Wetskills water challenge: redefining ‘challenge’ to mean teamwork
Wetskills The Netherlands 2019 by Sandra (Zimbabwe) & Oscar (Panama)
Upon hearing the word “challenge” in the Wetskills Water Challenge (WWC), one would envision some form of division amongst participants with everyone being competitors. We sure had a similar picture in our minds when we came to the Netherlands for the WWC. Today, on the sixth day of the 14-day programme, we have since come to the realisation that this could not have been much further from what Wetskills is really about.
Today has been a journey of showcasing and focusing more on the teamwork aspect of the WWC. Some teams worked at the pumping station of the Rotterdam municipality whilst other teams went to work at the IHE Delft Institute for Water Education.
At the pumping station of Rotterdam municipality offices, the whole day was spent in teams as all participants worked on their case studies with Ralph and Odwa also to assist all teams to come up with working solutions.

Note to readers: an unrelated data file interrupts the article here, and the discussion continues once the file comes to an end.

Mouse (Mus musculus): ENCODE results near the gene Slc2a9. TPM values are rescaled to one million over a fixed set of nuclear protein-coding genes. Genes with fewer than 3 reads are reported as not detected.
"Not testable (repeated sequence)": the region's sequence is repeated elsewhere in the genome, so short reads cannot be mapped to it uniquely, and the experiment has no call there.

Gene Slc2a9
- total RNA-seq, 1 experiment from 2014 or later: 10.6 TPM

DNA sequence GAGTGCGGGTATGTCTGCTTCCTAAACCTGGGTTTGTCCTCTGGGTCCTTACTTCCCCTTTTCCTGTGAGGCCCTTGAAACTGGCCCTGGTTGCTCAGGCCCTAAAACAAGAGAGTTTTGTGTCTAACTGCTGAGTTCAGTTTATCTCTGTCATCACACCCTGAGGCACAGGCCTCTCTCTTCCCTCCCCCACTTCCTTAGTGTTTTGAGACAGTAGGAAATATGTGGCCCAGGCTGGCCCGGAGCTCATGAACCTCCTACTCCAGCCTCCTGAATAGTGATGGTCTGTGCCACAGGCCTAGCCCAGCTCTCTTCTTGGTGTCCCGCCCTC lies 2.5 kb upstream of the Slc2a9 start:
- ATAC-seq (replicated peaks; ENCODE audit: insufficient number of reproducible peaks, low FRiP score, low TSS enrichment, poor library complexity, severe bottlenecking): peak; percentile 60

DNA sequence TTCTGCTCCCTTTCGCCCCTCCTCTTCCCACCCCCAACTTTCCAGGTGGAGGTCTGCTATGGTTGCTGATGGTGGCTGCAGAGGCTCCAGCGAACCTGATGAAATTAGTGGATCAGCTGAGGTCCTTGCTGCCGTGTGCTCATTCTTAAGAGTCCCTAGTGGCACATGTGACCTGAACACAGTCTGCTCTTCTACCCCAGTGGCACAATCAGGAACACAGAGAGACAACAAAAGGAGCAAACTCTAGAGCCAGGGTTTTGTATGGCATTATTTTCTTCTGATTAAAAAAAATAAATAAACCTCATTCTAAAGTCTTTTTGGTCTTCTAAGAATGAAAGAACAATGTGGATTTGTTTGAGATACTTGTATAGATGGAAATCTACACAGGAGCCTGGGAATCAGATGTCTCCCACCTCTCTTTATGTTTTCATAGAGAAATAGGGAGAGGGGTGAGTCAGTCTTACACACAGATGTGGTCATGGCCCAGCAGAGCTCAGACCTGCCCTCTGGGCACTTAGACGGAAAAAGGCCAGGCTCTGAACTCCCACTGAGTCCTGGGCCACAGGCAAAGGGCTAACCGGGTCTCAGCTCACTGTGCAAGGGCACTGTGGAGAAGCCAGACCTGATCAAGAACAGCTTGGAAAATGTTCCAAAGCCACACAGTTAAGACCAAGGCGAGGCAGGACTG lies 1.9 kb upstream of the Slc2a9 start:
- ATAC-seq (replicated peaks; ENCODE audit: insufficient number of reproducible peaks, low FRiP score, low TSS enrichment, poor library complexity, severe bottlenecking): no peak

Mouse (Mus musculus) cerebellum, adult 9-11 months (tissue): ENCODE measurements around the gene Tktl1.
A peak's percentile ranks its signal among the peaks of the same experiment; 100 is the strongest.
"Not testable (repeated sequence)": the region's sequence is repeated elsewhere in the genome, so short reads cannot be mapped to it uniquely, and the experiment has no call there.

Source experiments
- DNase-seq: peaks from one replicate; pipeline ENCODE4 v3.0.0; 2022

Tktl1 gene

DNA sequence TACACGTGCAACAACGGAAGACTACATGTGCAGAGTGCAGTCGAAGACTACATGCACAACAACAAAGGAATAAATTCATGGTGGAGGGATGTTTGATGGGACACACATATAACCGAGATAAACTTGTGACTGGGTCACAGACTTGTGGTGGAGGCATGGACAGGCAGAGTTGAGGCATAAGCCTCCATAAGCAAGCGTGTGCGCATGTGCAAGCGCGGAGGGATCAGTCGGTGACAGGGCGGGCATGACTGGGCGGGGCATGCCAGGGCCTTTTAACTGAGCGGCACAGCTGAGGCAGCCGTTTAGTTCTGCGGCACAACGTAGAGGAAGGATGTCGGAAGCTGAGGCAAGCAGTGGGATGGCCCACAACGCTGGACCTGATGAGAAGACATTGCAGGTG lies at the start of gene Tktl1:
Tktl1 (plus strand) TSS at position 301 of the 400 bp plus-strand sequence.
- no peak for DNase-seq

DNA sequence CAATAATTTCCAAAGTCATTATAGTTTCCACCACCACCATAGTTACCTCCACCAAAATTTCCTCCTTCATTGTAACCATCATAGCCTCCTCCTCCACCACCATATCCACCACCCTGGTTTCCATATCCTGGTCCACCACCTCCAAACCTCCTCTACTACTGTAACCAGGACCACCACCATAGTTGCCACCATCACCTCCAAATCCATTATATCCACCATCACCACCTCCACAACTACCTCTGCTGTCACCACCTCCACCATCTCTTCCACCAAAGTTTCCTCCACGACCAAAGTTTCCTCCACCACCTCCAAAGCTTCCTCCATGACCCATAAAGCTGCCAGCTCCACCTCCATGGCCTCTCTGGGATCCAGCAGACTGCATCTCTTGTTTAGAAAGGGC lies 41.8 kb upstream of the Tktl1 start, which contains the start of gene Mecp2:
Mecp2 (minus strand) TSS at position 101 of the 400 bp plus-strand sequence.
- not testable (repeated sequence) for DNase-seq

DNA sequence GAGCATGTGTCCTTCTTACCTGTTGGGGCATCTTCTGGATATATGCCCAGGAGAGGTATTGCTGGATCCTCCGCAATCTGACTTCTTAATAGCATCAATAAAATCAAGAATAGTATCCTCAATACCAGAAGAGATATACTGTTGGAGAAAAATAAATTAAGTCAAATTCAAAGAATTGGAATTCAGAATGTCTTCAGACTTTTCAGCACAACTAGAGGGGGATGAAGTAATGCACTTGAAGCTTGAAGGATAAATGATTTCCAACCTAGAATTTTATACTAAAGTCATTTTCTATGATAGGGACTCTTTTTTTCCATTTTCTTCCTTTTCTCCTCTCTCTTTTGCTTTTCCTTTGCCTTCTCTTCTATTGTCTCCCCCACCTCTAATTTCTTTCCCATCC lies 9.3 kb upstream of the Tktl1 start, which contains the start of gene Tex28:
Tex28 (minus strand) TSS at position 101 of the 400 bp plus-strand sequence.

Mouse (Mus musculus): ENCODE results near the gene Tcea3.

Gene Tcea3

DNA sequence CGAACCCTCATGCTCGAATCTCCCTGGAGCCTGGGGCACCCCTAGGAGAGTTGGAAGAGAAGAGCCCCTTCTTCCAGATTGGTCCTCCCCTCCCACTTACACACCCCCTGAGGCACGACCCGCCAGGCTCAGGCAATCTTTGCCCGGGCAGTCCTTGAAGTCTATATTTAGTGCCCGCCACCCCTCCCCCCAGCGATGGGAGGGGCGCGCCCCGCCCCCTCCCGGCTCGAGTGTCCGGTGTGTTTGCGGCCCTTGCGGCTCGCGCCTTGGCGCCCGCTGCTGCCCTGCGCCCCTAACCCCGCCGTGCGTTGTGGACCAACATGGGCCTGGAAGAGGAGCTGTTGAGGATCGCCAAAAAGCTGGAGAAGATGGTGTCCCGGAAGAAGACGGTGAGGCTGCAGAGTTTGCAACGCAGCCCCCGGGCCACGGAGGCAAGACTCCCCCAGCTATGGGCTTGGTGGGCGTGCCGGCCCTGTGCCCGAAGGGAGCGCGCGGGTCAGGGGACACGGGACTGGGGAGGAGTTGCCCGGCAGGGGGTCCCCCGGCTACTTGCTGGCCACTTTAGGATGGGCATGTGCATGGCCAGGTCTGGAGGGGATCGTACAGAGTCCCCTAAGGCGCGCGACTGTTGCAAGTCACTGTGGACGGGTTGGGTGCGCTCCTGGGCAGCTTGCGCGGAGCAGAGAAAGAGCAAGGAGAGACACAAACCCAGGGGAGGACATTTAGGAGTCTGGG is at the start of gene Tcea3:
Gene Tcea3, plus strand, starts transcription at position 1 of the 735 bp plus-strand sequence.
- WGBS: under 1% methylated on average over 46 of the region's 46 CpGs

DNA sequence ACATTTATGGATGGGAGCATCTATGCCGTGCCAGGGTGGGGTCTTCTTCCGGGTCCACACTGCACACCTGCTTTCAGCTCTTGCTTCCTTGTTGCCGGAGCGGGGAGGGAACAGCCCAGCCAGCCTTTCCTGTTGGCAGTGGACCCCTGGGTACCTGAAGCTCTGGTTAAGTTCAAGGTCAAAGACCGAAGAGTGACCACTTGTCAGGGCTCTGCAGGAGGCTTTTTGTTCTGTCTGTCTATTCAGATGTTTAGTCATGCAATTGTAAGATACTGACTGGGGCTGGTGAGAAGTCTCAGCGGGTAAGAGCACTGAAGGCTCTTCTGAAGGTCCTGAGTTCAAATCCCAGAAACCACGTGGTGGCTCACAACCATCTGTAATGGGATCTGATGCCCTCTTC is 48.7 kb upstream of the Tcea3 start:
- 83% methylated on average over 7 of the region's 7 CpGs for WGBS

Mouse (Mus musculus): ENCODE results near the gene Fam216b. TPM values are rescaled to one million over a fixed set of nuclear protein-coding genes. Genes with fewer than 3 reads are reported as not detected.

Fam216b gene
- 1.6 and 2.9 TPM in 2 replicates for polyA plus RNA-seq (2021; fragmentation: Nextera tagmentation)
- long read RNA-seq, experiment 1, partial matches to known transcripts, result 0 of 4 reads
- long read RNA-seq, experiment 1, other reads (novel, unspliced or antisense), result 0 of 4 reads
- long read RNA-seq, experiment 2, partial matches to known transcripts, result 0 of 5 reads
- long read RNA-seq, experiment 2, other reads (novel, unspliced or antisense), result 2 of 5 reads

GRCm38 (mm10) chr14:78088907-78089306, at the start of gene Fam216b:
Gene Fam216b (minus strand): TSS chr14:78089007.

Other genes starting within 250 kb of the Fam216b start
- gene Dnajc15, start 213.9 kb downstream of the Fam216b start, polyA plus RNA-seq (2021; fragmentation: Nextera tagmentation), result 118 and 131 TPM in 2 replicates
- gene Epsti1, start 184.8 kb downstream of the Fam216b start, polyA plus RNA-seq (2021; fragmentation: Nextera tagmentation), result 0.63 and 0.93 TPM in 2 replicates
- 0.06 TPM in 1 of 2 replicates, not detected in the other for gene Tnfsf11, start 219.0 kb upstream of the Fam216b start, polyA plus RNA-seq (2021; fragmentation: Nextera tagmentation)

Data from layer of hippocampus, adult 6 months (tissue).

At some point, Team 5 (blue team- picture above on the right) gave up on trying to come up with a working solution and had to isolate themselves briefly to go and take ‘selfies’ whilst motivating each other to start working on their case again with fresh minds.
At IHE, two of the teams (Green and Purple team, 4 & 6; respectively) went to work on solving water quality and water quantity challenges in rural areas of sub-Saharan Africa. Both teams had a chance to meet with relevant experts, brainstorm and validate their progress with fellow water professionals working in the field. IHE is an international institute completely and thoroughly devoted to water! You can see it everywhere within the building and in the multi-national students and staff that work on diverse water-related projects around the world!
To date, our experience of the WWC has basically reframed our mindsets and taught us that even though there is going to be a winning team at the end, the main focus and possibly the outstanding legacy of Wetskills is more on building a multi-cultural family and fostering teamwork. It is about positioning and conditioning participants to real life situations which often require cooperation and the ability to communicate effectively to collectively come up with solutions, rather than working as an individual and imposing one-sided solutions to other people.